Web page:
Strike while the iron’s hot

With me working away from home until Christmas, the wife is facing a daily battle to get through the first term of her photography degree.

Her talent for it is undeniable, as is her enthusiasm for the subject. The only force working against her is time.

I’m away so she has to work around school hours. Last week our son fell poorly and she was called away ten minutes into a lecture. The danger is that if she misses a certain percentage of these lessons, she automatically fails the module, despite all her efforts with the coursework that has her working all post-kids-bedtime hours at home.

And now, of course, we have the teachers’ strike. Bang in the middle of next week. For me to come home would mean losing a day’s pay and paying about the same again on travel. Thanks, teachers. You could have at least chosen a Monday or Friday so we – and the rest of the working nation – might have found it easier to take an extended weekend. But no, slap bang in the middle of the week you go.

Ah, but that’s the point, said one of my facebook friends as I took to the social networking sites for a rant. Well, yes, but here is my problem with the teachers’ strike.

It’s not going to work. One day off to express their dissatisfaction with their lowered pensions? Pah – the government couldn’t care less. They’ve got more important things to think about, I’m afraid. And other public sector workers striking on the same day merely clouds the issue.

You see, I support the teachers to an extent. They do an amazing job and deserve more financial recompense. But why are they diluting their fight by striking alongside other public sector workers. Not good PR really – no-one thinks the pen pushers and jobsworths in council offices around the country need their pension pots boosted.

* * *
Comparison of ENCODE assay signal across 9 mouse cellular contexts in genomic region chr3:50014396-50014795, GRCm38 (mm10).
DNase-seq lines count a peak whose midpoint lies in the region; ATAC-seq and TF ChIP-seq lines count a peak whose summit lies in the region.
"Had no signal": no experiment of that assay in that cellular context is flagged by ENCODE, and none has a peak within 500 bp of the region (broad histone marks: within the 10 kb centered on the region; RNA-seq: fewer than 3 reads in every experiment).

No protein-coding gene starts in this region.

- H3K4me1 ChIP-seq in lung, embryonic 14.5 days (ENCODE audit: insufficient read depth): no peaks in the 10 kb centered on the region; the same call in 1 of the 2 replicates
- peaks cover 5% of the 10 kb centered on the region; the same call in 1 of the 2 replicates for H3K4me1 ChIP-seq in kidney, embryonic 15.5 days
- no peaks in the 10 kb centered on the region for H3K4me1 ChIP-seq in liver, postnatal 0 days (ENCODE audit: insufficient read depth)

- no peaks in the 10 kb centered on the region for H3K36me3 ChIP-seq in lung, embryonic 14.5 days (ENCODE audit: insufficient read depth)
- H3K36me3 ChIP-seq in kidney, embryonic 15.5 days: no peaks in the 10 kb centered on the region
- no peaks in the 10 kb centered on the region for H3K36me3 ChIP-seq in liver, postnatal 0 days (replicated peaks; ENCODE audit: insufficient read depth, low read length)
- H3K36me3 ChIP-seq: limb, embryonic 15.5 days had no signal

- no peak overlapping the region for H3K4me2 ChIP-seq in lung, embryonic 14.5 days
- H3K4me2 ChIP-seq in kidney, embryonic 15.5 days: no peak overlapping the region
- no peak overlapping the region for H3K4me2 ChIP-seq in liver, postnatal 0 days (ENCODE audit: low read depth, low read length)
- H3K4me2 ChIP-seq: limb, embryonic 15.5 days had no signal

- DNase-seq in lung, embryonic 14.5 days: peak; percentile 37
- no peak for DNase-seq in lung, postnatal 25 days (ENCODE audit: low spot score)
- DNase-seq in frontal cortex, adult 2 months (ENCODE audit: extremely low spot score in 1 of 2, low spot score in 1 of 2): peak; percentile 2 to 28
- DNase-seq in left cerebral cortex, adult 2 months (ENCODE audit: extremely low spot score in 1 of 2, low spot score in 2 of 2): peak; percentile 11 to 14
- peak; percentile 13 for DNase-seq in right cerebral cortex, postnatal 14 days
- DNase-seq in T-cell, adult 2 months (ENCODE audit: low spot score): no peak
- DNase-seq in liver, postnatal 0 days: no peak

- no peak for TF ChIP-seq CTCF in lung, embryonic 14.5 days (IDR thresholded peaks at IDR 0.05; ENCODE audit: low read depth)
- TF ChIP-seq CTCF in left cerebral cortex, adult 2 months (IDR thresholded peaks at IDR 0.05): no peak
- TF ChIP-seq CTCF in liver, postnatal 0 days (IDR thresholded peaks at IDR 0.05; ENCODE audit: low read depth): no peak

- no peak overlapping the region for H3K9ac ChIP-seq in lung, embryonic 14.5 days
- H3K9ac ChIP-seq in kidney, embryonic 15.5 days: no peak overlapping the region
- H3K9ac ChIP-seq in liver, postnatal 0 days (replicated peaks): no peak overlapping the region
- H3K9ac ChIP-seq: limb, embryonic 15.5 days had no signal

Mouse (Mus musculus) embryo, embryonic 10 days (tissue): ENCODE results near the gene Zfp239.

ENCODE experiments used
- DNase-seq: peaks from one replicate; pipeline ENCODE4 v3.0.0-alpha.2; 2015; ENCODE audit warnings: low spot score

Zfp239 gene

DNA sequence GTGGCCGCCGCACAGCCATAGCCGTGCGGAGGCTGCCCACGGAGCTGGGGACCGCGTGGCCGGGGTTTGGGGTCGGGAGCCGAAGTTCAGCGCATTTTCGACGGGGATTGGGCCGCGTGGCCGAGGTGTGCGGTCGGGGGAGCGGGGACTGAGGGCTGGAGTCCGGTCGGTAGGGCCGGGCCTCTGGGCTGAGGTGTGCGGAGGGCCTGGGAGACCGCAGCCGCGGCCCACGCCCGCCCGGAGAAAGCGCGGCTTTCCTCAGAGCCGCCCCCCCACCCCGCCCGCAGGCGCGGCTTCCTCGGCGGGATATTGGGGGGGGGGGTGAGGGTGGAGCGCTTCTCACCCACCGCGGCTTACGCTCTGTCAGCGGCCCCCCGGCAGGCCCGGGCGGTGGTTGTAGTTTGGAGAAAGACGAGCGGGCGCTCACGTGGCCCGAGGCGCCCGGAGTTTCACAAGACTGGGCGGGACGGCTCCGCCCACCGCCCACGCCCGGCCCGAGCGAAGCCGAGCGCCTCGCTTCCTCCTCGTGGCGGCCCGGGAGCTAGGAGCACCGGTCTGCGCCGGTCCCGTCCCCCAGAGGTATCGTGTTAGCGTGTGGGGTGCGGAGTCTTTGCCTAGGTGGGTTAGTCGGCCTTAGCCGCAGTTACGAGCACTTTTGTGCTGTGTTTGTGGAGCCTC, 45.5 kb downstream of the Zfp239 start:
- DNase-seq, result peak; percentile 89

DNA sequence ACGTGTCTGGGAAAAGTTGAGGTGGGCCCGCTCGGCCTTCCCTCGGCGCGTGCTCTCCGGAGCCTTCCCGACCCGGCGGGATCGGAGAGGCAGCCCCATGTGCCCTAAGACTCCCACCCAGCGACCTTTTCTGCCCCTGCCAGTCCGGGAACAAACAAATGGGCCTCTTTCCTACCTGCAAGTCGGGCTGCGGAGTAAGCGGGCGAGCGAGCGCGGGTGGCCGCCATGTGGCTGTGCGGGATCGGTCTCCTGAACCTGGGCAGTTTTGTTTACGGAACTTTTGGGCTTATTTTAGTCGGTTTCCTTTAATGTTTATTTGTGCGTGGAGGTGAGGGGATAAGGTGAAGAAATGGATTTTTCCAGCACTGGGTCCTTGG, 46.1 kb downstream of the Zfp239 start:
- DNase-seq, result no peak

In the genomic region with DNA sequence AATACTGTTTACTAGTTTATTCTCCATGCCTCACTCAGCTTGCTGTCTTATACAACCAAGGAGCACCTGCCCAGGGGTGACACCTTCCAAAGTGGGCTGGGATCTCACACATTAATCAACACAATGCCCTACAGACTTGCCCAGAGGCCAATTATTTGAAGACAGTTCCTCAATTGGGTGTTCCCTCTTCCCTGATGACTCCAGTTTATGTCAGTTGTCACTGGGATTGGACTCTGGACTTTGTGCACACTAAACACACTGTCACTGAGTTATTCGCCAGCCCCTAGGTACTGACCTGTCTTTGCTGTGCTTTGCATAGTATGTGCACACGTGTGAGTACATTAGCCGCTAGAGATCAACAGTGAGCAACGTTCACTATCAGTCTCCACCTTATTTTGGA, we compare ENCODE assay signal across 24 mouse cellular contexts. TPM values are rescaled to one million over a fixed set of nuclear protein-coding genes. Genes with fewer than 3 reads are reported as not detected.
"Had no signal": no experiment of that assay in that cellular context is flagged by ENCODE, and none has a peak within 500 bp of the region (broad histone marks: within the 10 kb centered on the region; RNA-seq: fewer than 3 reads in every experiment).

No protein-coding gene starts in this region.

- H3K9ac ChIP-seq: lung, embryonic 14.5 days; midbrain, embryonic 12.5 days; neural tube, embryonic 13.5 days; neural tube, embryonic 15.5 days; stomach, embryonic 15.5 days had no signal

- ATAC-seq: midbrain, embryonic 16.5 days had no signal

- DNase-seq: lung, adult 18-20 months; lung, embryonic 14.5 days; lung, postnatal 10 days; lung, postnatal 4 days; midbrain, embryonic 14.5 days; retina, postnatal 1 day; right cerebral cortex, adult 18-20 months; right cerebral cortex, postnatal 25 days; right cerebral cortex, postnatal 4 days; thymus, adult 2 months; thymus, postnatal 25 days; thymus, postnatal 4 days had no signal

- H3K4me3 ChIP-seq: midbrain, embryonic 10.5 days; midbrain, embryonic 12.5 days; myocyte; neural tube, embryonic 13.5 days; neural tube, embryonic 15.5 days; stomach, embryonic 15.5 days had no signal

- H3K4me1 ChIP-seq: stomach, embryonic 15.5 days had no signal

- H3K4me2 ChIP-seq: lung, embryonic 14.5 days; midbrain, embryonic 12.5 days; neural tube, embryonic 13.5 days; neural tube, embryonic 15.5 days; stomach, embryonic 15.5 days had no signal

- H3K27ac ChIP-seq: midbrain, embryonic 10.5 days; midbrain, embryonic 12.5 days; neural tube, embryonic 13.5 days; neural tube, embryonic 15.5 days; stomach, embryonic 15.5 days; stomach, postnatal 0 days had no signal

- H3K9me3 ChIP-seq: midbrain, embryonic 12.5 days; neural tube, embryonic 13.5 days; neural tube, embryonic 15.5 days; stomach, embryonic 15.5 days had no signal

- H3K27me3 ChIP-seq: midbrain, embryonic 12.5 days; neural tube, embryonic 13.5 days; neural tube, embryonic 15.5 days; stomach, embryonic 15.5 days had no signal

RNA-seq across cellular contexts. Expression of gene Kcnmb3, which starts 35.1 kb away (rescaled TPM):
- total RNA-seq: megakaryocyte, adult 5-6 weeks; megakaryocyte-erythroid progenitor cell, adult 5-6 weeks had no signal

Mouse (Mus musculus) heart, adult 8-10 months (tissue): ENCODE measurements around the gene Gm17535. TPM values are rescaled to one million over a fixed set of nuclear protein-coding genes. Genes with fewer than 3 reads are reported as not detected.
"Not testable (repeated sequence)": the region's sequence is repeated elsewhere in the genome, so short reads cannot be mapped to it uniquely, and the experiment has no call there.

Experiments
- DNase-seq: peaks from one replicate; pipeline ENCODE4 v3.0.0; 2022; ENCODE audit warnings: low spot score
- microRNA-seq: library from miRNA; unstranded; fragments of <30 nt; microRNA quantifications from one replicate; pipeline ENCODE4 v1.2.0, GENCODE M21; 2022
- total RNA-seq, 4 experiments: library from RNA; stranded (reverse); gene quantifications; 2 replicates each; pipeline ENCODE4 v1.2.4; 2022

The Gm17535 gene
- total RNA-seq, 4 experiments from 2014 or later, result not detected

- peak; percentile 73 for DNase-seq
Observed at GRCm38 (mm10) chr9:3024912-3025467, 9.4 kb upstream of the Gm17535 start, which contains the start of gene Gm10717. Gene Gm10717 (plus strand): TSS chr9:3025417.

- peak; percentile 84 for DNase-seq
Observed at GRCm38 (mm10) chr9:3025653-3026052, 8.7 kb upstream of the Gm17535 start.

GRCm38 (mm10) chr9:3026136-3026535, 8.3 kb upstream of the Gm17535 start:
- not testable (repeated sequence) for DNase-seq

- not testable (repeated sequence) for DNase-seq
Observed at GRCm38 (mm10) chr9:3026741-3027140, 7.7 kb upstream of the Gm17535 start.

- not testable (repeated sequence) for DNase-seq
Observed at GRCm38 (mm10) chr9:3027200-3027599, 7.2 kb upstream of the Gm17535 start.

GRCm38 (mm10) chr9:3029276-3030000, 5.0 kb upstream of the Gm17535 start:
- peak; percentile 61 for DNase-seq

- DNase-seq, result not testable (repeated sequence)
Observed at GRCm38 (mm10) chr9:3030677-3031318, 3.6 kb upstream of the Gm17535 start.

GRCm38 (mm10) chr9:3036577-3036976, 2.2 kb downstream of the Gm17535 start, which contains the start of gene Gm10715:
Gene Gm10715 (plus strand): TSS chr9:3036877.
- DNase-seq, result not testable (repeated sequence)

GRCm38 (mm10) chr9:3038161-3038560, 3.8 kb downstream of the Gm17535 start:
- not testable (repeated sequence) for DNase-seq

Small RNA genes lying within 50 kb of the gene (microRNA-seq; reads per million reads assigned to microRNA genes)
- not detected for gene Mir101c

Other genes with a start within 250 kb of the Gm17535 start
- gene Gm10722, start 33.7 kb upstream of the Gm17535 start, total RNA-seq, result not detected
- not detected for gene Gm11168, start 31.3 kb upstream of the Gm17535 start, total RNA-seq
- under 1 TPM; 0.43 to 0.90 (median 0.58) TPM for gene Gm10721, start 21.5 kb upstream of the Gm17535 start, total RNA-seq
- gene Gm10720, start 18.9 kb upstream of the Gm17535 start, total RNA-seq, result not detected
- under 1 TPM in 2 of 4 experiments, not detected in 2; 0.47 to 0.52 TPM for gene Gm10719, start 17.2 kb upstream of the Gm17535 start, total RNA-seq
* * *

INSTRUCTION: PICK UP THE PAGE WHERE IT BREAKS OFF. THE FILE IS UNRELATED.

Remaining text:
It smacks of no-one in the teachers’ unions really knowing what they’re doing and certainly not having the guts to put up a real fight to help the people who put them in well-salaried work.

What they need is another Bob Crow. Oh goodness, don’t wish another Bob Crow on us, noted a different facebook friend.

Now love him or hate him – and I suspect most of the general public hate him – he got the people he represents what they wanted: a whopping great pay packet. Way too much for what the job entails, many thought, but as a regular tube user, I for one feel safer on a train knowing the driver is completely happy with his salary. Shortly after achieving this coup, Bob Crow hinted he’d happily rise to the challenge for the nurses next. Goodness knows why every union, never mind the teachers, wasn’t clambering to get him after that.

I can’t say for certain, but were Mr Crow to come in and throw his weight around the NUT, he wouldn’t mess about trying to secure pensions for what is, for many teachers, 20 or 30 or 40 years away. No, he’d fight and fight for upping teachers’ pay now. Where is the sense in this pensions fight when the whole pension pot could collapse under this government’s administration or any one in the future?  At best, it is battling for the unknown, at worst it’s battling for nothing. Bob Crow wouldn’t have that. He’d fight for something.

Like the ladies depicted in the film Made In Dagenham. Now they did have a cause: equal pay for women. But crucially, they were prepared to go the whole hog to win their fight. The 187 women downed tools and very soon the 55,000 strong factory had to cease production. They had to survive on minimal strike pay, made all the harder because their husbands, mostly employed by the factory too, had also been put out of work by their actions. Their relationships and homes were all put at risk, but was this enough to send them skulking back to work? Of course not. They fought on and won, changing history in the process. Incredible.

If the teachers really believe in what they are striking for, why stop at one day? A 24-hour strike is just a duvet day with a cause. Why not go the whole hog and stop working until the government meet your demands?

Blimey, another facebook friend would no doubt say if I posted up this idea too, first he’s championing Bob Crow and now he’s suggesting the teachers close the schools indefinitely.

But us parents are resourceful. We’d band together and work out some rota or other to sort the childcare, employers would have to be understanding and anyway the government would eventually be forced to act. Sure, in the process the teachers might lose valuable income, struggle to pay their mortgages, cause tension in their own family life, like the Made In Dagenham ladies, but it’d be worth it, right? Right? Are you with me?


You’ll stick with your one-day strike, will you?

OK, well, good luck with that. But I daresay I’ll be moaning about the exact same thing in 12 months’ time.

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